Updated with more information at 8:25 p.m. on July 22, 2020.
After weeks of discussion and delay, the TSSAA Board of Control passed a plan for the start of high school football in Tennessee during Wednesday's meeting at Siegel High School in Murfreesboro.
The plan is set up to try to keep as much of the season intact as possible and includes a contingency on whether Gov. Bill Lee decides to exempt the TSSAA from his state of emergency order. Under that order, which was extended in late June to remain in effect through Aug. 29, prep football teams are not allowed to conduct practices with contact between players or begin playing regular-season games.
If Gov. Lee were to exempt the TSSAA before Aug. 3, then the season would be played as originally scheduled with 10 regular-season games and a full five weeks of playoffs.
However, because TSSAA regulations require teams to practice in pads for three weeks before playing their first game, for each week after Aug. 3 that the governor has not exempted the TSSAA, then a sliding scale would be used that eliminates nonregion games from teams' schedules.
The original start date for the season was Aug. 21, so if the governor has not given an exemption by Aug. 4, then in order for teams to get in their three weeks of padded practice, the first week of the regular season would be pushed back one week and all nonregion games that were supposed to be played in week one would be eliminated. Region games would be moved to the end of a team's regular-season schedule because those must be played in order to determine playoff positioning.
The sliding scale would continue by eliminating all nonregion games in week two if the governor has not issued an exemption by Aug. 10, and if practice has not begun by Aug. 17, then the playoff field for all six public-school classifications would be cut from 32 to 16 teams, with only the region champion and runner-up of each region advancing to the postseason.
"Looking at the big picture, this is the best of all worlds in that it maintains the possibility of having a normal schedule, full regular season and playoffs, for as long as possible," TSSAA assistant director Matthew Gillespie said. "Once the adjustments have to be made, you lose the minimum games possible. This is the option most coaches were in favor of. It does not force schools to go out and scramble to schedule nonregion games."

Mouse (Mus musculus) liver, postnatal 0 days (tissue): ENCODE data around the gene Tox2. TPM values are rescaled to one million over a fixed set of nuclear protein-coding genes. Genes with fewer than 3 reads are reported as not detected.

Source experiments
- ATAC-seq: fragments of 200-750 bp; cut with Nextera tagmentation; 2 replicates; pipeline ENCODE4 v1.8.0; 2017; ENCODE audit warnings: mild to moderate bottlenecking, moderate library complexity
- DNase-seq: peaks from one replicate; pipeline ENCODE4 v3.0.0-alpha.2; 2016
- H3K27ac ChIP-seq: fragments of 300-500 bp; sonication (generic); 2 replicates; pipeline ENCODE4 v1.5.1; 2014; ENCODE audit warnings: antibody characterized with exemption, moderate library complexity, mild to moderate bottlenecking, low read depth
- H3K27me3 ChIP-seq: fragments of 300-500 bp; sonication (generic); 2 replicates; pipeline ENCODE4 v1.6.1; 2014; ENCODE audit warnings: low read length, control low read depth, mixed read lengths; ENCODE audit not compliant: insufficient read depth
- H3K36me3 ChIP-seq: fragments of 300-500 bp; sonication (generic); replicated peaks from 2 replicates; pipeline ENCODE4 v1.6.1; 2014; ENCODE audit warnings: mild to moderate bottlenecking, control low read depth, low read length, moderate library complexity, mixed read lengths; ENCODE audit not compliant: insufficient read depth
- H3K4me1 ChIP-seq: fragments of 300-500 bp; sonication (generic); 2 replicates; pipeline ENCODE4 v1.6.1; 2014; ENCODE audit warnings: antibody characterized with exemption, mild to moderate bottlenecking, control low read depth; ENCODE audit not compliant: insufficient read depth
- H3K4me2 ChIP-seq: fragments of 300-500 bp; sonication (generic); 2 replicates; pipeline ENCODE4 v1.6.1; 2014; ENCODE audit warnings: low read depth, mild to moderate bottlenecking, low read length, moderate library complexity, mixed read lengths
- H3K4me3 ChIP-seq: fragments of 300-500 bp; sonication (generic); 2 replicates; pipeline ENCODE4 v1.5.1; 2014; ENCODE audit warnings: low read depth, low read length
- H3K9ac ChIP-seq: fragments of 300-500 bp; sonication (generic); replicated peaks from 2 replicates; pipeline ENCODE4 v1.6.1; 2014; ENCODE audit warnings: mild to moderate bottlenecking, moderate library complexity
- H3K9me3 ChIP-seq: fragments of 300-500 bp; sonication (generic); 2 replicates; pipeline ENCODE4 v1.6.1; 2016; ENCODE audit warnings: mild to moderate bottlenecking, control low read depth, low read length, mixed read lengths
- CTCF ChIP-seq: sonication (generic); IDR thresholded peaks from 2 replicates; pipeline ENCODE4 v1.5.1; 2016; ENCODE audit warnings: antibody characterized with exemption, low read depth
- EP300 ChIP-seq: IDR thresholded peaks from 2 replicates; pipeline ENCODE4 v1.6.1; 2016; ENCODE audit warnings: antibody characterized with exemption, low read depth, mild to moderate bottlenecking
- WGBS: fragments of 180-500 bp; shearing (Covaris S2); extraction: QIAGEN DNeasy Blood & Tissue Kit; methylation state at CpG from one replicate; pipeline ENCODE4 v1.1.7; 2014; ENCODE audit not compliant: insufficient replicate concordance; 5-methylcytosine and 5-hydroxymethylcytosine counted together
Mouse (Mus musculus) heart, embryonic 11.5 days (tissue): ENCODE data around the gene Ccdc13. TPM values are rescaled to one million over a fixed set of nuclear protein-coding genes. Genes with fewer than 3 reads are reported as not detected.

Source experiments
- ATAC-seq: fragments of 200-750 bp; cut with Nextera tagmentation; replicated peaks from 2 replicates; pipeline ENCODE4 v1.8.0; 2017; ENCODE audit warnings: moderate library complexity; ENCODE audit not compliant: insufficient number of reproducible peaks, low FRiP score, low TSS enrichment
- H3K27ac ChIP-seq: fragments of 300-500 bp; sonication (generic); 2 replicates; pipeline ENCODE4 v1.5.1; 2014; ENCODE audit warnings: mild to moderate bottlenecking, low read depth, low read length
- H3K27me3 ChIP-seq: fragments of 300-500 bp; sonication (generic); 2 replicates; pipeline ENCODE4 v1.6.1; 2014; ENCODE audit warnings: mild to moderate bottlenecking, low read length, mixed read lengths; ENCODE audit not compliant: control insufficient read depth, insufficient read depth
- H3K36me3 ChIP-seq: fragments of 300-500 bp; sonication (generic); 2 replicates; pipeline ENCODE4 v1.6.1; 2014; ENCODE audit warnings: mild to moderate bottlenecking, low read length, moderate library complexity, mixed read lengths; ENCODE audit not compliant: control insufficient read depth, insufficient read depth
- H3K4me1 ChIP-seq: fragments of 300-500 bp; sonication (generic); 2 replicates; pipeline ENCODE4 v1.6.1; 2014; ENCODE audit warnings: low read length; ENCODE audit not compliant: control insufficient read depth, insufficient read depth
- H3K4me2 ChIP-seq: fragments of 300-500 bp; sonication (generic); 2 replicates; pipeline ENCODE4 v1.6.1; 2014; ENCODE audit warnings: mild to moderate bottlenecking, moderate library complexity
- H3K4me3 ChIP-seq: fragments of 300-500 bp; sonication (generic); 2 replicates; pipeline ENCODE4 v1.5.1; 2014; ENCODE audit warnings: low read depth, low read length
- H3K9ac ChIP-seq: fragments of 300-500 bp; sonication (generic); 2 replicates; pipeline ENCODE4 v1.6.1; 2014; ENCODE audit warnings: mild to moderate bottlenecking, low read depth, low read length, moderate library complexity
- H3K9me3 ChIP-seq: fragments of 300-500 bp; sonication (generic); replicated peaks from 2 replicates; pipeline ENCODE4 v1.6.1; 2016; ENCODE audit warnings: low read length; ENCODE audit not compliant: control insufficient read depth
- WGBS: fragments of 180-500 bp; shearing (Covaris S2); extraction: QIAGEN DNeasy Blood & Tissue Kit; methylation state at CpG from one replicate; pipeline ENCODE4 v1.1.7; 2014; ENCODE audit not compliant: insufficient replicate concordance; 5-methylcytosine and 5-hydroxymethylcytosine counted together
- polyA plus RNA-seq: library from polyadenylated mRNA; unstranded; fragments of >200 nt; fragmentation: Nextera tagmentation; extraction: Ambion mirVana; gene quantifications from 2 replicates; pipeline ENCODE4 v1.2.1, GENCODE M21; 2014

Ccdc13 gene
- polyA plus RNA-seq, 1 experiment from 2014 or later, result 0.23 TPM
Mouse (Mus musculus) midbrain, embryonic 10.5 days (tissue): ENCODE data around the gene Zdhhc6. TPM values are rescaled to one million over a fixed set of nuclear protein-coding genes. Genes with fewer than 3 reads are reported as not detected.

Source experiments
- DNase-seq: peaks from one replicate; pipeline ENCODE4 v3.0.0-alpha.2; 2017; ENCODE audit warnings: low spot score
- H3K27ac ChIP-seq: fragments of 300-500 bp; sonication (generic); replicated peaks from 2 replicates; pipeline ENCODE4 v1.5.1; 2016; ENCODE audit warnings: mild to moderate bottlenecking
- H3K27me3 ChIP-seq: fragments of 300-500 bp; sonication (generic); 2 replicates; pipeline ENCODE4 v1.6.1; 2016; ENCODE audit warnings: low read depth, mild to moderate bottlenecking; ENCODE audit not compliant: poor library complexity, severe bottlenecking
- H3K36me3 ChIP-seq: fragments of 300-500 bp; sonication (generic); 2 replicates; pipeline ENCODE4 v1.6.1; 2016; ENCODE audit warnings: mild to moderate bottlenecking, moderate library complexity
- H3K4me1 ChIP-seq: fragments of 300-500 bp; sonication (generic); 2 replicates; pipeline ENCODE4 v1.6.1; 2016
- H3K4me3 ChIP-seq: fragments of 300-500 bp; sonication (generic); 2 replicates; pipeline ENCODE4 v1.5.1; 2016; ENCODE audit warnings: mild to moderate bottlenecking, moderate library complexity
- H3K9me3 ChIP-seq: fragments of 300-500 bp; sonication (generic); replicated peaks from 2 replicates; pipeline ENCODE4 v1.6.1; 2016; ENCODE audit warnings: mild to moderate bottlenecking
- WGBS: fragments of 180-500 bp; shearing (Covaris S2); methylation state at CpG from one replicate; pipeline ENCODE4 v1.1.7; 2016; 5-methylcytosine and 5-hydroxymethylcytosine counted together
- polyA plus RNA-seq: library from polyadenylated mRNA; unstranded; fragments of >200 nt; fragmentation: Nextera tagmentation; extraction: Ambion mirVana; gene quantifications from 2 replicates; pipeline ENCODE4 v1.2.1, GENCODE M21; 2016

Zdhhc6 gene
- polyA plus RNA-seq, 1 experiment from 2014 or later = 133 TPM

Also on Wednesday, the Alabama High School Athletic Association announced it plans to allow teams to move forward as originally scheduled, with the regular season kicking off on Aug. 20. Earlier this week, the Georgia High School Association announced it would allow practice to continue as originally scheduled but delayed the start of the season for its football teams by two weeks.
"It's a good move by the TSSAA because they gave us a chance to get the maximum number of games in that we can," East Hamilton coach Grant Reynolds said. "I appreciate that. It really is the best of a bad situation, and at least now we can start making plans for our season."
Additionally, the board also approved 12 regulations that must be followed by all fall sports teams until further notice.
Those include required temperature checks for all coaches, players and team personnel prior to every practice. Anyone whose temperature exceeds 100.4 degrees must be sent home immediately and cannot return to practice until they have documentation they have tested negative for COVID-19 or obtained a medical evaluation by a physician verifying that COVID-19 is not the cause of the fever.
No scrimmages, jamborees, 7-on-7 practices or other types of practices with other teams will be permitted. Team-versus-team competition can take place only for official contests.
At all contests, coaches, players, team personnel, officials, administrators and fans must have their temperature checked before entering the facility. No one whose temperature measures 100.4 or higher will be admitted. Also at each contest, a symptom checklist must be posted prominently at each entrance for spectators.
At contests in localities where spectators are permitted, member schools are encouraged to limit attendance to a number that will allow social distancing and should designate bleachers or seats in order to promote physical spacing among spectators. Member schools will require all fans to wear facial coverings at all times and to maintain social distancing, and this also applies to school bands, cheerleaders and other similar groups in supporting roles.
Concession stands are discouraged because they tend to invite gatherings of people in close quarters.
The board also tabled a vote on reclassification and will pick up that discussion during its scheduled August meeting.